Every big-name internationally adored director, after years of critical acclaim, is bound to craft an off-the-cliff piece of one-for-the-ages capriciousness — and Louis Malle’s turn came with this seldom-seen, magically insane ‘70s fable. Drawing inspiration from Lewis Carroll, the story follows a lost English girl through a woodland landscape of the future, where men and women have declared war with one another and people can communicate with animals. She falls in with Joe Dallesandro and his incestuous sister, which leads to even more surreal developments leading up to a poetic finale involving a unicorn. Beautifully shot by the great Sven Nykvist at Malle’s own French home at the time, this stream-of-consciousness reverie remains rare, so come experience this love-it-or-hate-it brainblaster on the big screen while you can.

Dir. Louis Malle, 1975, 35mm, 100 min.

Watch the trailer!

The Company of Wolves

the company of wolves
6/17/2017 - 10:30PM

Little Red Riding Hood gets a gorgeous, horrific makeover in this dreamlike breakthrough classic from Neil Jordan. In a fantasy world imagined by young girl Rosaleen, a stern granny (Angela Lansbury) lectures her about the dangers of straying from the path and encountering hairy men harboring slavering wolves inside them. Spinning off into a series of breathtaking set pieces, this visual feast was initially lost in the ‘80s tumble when distributors tried to pass it off as another werewolf flick, sort of The Howling for the English lit crowd. The late English writer Angela Carter adapts her own stories to craft an unforgettable twilight journey through the forbidding depths of female adolescence, where a dash of lipstick is enough to unleash any number of hairy beasts hiding in the woods.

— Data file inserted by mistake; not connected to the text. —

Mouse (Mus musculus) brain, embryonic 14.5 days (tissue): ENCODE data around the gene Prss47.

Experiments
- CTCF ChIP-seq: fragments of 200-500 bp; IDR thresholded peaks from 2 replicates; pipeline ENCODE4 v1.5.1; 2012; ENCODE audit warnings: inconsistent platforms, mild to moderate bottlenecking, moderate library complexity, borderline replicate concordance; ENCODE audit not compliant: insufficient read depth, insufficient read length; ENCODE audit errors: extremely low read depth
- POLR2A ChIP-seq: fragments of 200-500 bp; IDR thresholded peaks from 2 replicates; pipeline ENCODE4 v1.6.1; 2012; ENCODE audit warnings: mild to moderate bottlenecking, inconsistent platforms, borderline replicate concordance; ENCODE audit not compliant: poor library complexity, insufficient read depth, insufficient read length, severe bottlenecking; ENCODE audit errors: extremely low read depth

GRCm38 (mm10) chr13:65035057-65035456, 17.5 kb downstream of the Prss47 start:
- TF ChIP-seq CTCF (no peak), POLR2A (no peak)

Dir. Neil Jordan, 1984, 35mm, 95 min.

Watch the Cinefamily original trailer!

Wild at Heart

Wild at Heart
6/3/2017 - MIDNITE

David Lynch tackles the dual fantasticness of The Wizard of Oz and Elvis to produce one of the most memorable cult films of the ‘90s. This wicked, lurid, picaresque tale follows cool King worshipper/ex-con Sailor Ripley (Nicolas Cage) and his mad-in-love girlfriend Lula (Laura Dern) on the way to New Orleans while Lula’s witchy, twitchy obsessive mother (Diane Ladd) chases them across the country via a hired killer. In a nonstop tornado of epic gory weirdness, Cage and Dern run across the ultimate rogue’s gallery of filmic freakazoids played by Isabella Rossellini, Harry Dean Stanton, Sherilyn Fenn, Crispin Glover, Grace Zabriskie, Jack Nance, and Willem Dafoe (in the funky role of a lifetime) as a mentally malformed, lecherous, lizard-like greaseball unparalleled in movie villainy. This oh-so-quotable, deep-fried slice of lunacy can’t be seen enough times, so click your heels three times and come on down to pay tribute to this CinemaScope comic nightmare.

Dir. David Lynch, 1990, 35mm, 124 min.

Watch the Cinefamily original trailer!

The Lost Boys

lost-boys-vampires
5/27/2017 - MIDNITE

Before the popularity of Twilight or the Anne Rice Lestat novels, Joel Schumacher was making vampires sexycool with his seminal ‘80s rock n’ roll horror movie The Lost Boys. Like the Peter Pan gang referenced in the title, these boys never grow up – so what if that means they grow fangs and drink a little blood? Schumacher brings an undeniable sense of style and joy to the proceedings, creating a beachfront carnival world (a barely altered Santa Cruz) that pulses to the beat of ‘80s rock, New Wave, and hot nubile bodies. Starring a who’s-who of notables including Jason Patric, Kiefer Sutherland, Jami Gertz, Dianne Wiest and – best of all – the Coreys Feldman and Haim in their first turn as a tween heartthrob duo. Bottom line is that the movie is still a blast, a standard-setter for vampire cool and a scare-ride fairy tale that never gets old.

Dir. Joel Schumacher, 1987, 35mm, 97 min.